Help Others Through Volunteering
April 08, 2019
By: David Dick, HRMC President & CEO
When I was a young administrator at a nursing home, I consulted a social worker about one resident who was having difficulty adapting to having a roommate. The social worker gave me some valuable advice. He told me, “Dave, poor socialization is better than no socialization.” He had firsthand experience of the effects isolation can bring. Now, someone has put a number on the cost of loneliness to the Medicare program – $6.7 billion a year.
Six million Americans age 65 and older live alone, are homebound because of medical or emotional conditions, or lack access to transportation leading them to become isolated and lonely. Recent research indicates that loneliness and isolation are risk factors for depression, cardiovascular disease, stroke and an overall increased mortality risk, among others.
Huron is a close-knit, rural community, but we are not immune to the impact of isolation. Because HRMC is committed to promoting and improving community health, we must be part of the solution. We maintain three values for you: being accessible, helpful and knowledgeable.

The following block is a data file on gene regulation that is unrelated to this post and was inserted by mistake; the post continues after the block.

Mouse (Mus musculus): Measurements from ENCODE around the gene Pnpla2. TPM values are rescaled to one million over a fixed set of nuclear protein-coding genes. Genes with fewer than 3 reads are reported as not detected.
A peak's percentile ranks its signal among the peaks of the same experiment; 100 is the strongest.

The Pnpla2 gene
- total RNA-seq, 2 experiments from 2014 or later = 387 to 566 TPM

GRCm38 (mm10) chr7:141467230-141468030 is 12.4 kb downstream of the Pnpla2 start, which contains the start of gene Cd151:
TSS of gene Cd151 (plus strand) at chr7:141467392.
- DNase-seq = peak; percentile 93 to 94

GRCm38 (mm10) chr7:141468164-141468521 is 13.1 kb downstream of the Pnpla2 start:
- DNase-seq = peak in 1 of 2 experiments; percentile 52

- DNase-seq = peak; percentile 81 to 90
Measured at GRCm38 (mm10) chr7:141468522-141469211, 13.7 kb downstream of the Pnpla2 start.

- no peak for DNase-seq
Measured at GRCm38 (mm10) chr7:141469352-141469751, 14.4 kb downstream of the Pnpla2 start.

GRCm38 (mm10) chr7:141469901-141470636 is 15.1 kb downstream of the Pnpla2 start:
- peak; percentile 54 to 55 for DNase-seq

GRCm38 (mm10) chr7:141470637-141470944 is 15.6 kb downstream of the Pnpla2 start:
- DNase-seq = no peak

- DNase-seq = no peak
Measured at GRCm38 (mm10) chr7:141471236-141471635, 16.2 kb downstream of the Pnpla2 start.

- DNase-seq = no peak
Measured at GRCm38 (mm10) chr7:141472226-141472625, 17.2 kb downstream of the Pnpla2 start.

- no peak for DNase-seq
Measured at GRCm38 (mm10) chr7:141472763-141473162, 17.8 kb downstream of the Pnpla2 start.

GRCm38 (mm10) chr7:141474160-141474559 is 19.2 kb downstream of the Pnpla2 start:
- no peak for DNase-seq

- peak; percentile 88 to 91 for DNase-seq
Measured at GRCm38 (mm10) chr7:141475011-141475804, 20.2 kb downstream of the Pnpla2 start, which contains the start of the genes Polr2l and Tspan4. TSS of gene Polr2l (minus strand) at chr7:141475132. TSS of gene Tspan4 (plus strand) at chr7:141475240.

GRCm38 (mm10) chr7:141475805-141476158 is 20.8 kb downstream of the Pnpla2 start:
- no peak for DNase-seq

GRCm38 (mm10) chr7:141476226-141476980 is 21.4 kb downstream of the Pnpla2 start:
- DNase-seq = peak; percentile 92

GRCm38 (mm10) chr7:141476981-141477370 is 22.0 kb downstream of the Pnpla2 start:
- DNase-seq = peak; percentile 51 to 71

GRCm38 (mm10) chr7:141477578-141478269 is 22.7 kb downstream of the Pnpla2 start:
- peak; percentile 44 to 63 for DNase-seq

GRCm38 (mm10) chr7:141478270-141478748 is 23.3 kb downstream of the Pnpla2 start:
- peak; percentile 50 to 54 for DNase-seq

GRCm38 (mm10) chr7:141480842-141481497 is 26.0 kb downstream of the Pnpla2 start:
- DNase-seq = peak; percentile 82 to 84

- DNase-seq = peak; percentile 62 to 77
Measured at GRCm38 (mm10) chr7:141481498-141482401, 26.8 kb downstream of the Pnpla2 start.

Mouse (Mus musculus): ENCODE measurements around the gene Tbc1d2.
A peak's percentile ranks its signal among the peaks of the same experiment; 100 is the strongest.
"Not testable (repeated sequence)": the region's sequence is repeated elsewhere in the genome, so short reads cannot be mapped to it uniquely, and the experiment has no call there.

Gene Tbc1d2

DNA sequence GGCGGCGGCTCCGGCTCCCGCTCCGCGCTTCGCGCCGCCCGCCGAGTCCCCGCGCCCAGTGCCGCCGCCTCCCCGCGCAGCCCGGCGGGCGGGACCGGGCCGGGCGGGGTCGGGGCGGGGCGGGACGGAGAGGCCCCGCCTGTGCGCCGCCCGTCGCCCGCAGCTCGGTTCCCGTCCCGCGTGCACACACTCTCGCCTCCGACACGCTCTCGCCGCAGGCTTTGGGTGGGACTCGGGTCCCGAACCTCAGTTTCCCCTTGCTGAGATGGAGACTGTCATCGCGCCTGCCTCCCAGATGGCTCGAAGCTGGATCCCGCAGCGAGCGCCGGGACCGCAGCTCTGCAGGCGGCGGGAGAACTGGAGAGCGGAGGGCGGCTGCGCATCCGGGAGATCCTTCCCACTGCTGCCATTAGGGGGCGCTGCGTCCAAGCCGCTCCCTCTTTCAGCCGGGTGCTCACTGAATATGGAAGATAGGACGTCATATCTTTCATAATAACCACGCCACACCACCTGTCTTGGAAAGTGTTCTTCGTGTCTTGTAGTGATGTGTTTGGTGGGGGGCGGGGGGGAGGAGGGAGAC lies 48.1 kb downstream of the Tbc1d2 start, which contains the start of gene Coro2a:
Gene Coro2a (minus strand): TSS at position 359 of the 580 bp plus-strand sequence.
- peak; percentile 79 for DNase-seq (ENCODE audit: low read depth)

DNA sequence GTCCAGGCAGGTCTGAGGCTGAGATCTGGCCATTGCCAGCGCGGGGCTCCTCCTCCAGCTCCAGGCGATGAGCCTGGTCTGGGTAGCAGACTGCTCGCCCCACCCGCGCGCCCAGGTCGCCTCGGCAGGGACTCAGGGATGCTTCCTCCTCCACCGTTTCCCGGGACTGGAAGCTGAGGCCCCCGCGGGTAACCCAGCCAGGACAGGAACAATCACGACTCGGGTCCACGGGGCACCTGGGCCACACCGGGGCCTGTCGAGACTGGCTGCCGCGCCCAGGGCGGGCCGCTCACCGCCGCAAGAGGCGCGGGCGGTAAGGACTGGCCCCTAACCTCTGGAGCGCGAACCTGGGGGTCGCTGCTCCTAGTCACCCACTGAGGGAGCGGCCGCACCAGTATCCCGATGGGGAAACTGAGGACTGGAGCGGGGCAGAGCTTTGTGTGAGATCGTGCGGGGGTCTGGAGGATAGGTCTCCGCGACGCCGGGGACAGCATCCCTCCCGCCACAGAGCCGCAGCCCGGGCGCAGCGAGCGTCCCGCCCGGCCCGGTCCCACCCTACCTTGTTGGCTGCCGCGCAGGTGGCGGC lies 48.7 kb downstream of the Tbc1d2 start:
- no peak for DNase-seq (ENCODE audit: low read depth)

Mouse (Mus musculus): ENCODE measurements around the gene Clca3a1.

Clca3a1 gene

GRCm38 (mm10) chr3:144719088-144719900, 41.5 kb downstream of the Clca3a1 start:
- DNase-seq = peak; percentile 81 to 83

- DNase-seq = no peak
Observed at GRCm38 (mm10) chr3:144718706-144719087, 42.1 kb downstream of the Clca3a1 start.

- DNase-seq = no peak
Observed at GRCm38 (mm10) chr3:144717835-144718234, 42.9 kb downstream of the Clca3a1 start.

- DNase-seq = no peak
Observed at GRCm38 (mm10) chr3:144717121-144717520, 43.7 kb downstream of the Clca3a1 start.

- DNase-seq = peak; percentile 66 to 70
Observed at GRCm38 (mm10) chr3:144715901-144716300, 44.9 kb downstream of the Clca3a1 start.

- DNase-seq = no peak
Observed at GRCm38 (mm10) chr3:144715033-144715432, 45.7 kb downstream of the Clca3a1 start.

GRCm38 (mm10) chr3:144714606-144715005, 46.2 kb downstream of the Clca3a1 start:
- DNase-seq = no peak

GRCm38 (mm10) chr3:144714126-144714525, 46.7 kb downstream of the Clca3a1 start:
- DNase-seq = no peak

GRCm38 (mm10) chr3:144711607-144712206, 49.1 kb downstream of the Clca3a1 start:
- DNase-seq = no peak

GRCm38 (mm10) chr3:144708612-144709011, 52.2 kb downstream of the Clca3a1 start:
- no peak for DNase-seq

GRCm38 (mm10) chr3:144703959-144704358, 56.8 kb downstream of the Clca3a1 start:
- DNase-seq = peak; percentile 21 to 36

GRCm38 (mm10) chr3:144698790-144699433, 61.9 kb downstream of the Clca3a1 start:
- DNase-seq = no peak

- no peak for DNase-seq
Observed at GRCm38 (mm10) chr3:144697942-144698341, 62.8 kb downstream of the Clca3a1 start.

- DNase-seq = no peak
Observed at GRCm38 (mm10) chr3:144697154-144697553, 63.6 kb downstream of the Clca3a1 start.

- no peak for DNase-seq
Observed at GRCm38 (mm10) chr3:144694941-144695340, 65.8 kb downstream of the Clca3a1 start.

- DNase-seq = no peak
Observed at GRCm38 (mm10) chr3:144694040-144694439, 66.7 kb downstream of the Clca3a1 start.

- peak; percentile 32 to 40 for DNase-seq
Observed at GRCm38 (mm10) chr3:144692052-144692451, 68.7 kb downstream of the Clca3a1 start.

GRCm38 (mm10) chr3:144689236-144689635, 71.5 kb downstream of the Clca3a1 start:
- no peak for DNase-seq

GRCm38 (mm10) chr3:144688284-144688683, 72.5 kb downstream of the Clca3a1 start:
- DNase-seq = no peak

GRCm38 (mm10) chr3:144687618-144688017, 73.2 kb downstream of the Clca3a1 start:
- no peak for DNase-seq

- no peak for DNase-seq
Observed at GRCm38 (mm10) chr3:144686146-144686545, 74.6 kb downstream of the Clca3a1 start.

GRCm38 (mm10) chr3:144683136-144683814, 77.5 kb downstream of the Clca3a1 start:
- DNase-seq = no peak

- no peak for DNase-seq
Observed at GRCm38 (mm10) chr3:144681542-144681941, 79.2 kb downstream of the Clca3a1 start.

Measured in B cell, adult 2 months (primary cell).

The value of being helpful is vital to our rural way of life. For the hospital, helping people to heal and maintain their health is so they can return to their everyday lives. Yet, isolation can hit us unexpectedly with the loss of a spouse, especially after retirement.
Staying involved in social commitments and volunteering are both wonderful preventive measures. Each year at HRMC, nearly 50 active volunteers donate
more than 5,600 hours of their time, serving daily to provide refreshments and assistance in hospital lounges, helping visitors with hospital and patient information at the information desks, and delivering floral arrangements to patients.
Not only are these generous community members helping the hospital and their community, but they are also working to combat the loneliness epidemic. Many
volunteers are age 65 or older, and by committing to a weekly or monthly shift, they make connections as they help others – and perhaps reduce their own risk
I am grateful for our HRMC Auxiliary Volunteers and give many thanks to them for understanding the importance of being helpful. If you value being helpful and would like to be part of combating the loneliness epidemic, I invite you to learn more on the Auxiliary page.
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